Egypt Exploration Fund [Hrsg.]
Archaeological report: comprising the work of the Egypt Exploration Fund and the progress of egyptology during the year ... — 1902-1903

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Progress of Egyptology.

wholly different, that the smallest copper coin in actual use was in fact a
5-drachma piece, that certain extant copper coins marked with the
characters Fl and M are really coins of 80 and 40 drachmae, which (calcu-
lating from the above-stated ratio of value between silver and copper
drachmae) would make the real ratio of value between the metals approxi-
mate to 30 : 1. These conclusions are avowedly not absolutely established
yet, but they make a coherent theory which numismatists will have to
consider and students of papyri to bear in mind when they come across any
further evidence bearing on the subject.

Nine facsimile plates accompany the volume, and serve to give some idea
of the difficulties of decipherment presented by these papyri, especially
when it is remembered that they are necessarily taken from favorirable
specimens, and that many of the papyri are in very bad condition.
Nevertheless the volume has every appearance of coming fully up to the
high standard of accuracy previously attained by Messrs. G-renfell and Hunt.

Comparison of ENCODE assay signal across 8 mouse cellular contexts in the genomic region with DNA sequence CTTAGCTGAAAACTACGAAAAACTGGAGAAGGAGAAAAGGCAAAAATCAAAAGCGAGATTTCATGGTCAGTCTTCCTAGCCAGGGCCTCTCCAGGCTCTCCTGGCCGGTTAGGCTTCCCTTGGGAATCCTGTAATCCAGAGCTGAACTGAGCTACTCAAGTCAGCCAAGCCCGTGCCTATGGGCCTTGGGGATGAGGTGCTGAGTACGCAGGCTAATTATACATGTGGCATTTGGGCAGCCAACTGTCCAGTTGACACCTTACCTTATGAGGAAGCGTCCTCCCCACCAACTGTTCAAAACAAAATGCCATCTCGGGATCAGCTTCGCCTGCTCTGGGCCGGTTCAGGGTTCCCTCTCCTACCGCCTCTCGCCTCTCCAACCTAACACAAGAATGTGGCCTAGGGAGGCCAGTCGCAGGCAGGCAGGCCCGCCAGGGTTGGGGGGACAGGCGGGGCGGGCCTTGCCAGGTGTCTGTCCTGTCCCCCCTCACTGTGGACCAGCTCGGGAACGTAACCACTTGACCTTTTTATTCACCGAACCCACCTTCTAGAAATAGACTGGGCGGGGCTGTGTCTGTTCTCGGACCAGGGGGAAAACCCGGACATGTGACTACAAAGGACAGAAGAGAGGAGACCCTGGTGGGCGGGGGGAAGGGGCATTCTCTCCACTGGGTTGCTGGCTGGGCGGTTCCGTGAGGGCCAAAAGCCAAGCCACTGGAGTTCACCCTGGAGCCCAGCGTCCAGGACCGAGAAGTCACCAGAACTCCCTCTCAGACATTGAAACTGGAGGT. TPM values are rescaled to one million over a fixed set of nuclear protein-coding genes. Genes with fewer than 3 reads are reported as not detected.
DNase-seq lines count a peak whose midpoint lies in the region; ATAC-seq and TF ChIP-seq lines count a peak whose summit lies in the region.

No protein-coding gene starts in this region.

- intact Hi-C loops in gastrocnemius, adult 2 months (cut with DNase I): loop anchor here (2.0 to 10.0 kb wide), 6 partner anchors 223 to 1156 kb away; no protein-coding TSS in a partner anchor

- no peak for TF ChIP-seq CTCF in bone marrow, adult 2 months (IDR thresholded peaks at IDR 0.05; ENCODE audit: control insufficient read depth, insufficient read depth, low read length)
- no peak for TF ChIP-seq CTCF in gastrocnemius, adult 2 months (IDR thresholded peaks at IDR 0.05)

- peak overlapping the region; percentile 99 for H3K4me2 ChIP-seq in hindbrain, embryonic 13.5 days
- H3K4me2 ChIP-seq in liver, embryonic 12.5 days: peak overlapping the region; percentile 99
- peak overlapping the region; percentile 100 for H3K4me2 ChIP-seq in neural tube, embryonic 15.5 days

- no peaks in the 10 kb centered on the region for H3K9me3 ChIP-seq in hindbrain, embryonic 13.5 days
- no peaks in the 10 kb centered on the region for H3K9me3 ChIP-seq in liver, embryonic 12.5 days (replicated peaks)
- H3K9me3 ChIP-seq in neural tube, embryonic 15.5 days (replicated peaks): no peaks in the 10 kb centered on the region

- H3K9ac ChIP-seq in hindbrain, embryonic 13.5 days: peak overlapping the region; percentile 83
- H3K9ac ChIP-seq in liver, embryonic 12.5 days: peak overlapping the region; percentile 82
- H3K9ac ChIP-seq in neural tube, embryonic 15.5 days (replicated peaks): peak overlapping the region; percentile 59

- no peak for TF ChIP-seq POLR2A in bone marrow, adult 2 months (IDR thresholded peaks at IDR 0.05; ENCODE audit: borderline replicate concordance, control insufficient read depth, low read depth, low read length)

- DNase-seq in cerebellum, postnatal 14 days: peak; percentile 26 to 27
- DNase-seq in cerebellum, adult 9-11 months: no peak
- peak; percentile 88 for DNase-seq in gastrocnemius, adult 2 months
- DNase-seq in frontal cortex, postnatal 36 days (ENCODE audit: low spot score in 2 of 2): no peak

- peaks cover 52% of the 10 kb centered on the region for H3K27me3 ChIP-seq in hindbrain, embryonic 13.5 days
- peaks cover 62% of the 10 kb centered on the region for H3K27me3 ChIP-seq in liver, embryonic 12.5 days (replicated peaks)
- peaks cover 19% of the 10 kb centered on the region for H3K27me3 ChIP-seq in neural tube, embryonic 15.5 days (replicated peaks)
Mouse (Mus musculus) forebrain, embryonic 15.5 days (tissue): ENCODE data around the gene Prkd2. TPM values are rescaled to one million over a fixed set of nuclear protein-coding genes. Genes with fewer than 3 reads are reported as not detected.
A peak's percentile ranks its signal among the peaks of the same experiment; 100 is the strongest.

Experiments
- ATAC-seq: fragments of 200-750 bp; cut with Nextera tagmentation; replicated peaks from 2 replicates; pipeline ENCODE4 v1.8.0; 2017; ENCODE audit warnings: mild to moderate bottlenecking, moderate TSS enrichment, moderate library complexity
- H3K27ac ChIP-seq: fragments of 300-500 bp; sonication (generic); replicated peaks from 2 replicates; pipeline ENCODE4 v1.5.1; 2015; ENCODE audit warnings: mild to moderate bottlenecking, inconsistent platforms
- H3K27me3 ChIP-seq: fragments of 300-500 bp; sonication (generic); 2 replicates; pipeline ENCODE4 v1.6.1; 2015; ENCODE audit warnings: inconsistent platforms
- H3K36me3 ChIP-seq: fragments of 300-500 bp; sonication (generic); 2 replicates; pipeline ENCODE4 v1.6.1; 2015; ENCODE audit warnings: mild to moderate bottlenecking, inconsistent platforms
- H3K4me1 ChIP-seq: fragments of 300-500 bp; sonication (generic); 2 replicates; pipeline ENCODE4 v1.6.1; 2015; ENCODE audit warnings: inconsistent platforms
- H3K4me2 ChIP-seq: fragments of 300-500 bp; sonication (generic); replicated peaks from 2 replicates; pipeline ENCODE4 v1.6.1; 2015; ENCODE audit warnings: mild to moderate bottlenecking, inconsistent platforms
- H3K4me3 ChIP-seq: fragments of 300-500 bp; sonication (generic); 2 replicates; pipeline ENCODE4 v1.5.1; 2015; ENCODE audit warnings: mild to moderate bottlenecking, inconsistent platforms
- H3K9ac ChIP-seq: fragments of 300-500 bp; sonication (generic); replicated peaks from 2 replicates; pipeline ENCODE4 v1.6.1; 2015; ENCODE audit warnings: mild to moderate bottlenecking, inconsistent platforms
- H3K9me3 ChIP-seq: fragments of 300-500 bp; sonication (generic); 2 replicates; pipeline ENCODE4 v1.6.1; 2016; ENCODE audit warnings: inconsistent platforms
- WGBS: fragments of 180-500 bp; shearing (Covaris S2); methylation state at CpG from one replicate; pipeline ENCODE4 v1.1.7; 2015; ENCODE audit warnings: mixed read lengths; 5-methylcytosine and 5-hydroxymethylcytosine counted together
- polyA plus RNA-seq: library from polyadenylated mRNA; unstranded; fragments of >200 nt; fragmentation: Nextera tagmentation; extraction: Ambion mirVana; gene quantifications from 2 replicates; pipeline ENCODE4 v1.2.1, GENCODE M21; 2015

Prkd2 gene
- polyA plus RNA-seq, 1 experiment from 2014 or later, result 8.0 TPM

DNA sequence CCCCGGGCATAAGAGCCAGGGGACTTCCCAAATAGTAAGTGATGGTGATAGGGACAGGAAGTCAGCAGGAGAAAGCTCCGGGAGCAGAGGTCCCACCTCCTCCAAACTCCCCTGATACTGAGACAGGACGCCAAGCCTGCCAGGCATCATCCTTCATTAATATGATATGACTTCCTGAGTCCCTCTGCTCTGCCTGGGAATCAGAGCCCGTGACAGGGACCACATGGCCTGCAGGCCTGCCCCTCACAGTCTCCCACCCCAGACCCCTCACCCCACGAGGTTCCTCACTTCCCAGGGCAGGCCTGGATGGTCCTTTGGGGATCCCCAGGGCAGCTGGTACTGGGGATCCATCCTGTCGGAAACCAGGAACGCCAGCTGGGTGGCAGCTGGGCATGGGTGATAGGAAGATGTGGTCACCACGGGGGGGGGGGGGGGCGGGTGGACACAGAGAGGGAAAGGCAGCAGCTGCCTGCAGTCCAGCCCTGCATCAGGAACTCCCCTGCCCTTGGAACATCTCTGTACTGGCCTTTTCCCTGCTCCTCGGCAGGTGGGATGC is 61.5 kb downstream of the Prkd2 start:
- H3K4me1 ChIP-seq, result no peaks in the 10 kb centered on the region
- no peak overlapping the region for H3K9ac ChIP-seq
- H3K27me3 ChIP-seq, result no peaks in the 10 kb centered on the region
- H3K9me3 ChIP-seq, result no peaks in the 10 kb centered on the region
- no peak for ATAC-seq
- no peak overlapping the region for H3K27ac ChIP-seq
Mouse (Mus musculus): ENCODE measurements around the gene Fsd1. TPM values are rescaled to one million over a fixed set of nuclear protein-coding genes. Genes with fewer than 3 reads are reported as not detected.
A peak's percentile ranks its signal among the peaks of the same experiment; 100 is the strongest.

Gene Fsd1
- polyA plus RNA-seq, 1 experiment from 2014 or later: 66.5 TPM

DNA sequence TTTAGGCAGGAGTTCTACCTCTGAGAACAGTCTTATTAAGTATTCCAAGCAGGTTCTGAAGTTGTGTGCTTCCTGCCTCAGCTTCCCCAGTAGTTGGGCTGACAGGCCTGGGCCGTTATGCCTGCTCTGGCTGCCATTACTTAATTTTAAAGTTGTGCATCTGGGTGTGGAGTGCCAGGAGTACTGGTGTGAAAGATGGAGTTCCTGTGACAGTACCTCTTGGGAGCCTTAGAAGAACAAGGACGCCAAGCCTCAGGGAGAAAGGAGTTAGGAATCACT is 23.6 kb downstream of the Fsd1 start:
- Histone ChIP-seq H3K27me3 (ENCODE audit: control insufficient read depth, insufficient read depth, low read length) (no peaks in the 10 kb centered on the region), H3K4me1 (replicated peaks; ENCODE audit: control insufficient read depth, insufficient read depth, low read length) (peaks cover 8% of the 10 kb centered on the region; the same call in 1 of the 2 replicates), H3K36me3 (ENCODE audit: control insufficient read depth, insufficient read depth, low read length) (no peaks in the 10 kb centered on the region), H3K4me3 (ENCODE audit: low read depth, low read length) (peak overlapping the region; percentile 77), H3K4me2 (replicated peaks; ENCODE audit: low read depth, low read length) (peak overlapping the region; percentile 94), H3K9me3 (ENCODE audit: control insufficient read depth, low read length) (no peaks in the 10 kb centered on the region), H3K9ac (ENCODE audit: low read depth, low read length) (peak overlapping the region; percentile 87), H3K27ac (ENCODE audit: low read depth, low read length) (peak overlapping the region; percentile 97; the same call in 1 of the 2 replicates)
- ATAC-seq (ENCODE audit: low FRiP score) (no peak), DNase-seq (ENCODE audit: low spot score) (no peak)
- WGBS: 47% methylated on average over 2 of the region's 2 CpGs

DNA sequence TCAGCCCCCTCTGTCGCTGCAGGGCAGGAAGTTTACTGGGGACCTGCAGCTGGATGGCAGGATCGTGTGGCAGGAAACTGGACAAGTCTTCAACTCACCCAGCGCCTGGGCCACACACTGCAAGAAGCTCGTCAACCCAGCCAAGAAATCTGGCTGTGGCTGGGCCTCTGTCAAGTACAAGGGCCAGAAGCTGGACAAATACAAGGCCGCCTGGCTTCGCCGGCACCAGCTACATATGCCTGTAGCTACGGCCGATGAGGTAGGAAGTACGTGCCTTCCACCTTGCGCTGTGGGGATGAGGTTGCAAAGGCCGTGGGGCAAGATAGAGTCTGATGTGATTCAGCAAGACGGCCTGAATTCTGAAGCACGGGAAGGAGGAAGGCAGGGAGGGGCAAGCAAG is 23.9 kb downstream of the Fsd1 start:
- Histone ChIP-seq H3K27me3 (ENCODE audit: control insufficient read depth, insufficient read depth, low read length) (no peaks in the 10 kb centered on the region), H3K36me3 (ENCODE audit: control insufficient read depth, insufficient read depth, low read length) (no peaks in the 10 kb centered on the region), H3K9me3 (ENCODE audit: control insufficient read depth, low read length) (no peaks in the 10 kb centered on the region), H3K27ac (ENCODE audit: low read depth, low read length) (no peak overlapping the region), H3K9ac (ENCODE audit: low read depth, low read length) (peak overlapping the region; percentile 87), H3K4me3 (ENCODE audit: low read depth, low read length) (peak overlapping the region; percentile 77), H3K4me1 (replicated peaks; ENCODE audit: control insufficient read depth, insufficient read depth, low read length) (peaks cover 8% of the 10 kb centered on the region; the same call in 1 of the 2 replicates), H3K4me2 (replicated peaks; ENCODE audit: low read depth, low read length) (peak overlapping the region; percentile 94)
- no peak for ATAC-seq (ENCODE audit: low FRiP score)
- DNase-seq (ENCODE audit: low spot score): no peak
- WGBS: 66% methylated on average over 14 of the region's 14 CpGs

They have been concerned (and will be concerned again) in more sensational
and generally interesting publications than this ; but it may be doubted
whether even they have ever produced a volume demanding so much skill,
patience, and hard labour.

Ptolemaic papyri have had more than their share of attention during the
past year, for Part 11 of the Berlin publication 9 also contains texts of this
period, edited by Schubart, the decision having apparently been taken not
to reserve them for Prof. Wilcken's long-contemplated Corpus of Ptolemaic
papyri, although the Berlin Academy has lately made a grant in aid of this
latter project, which may consequently now be considered as within the
range of practical politics. The earliest of the documents here piublished
belong to the third century b.c.; but the majority of them are of the
latter part of the second century b.c., and belong to the large find of
Theban documents of this period, which are now divided among many
museums. No. 993 is interesting from the fact that the royal priesthoods,
instead of beino- located in Alexandria or Ptolemais, are said to be "in the
camp of the king," implying that the seat of government was at that time
(b.c. 127) to be found there. The document itself is a grant by a priest of
Isis to his daiighter of one-seventh (of the profits) of the 120 days of
purification (^epai ayvevriKal) in the year which belong to him. In the
description of No. 999 the editor remarks that the first part of the papyrus
is rolled up and fastened with a seal. Several other instances of this prac-
tice occur in this class of documents, and no doubt originally in all of them.
The sealed portion contains the docket, or brief summary of the contents
of the deed, which was regularly prefixed to the deed itself. The separate
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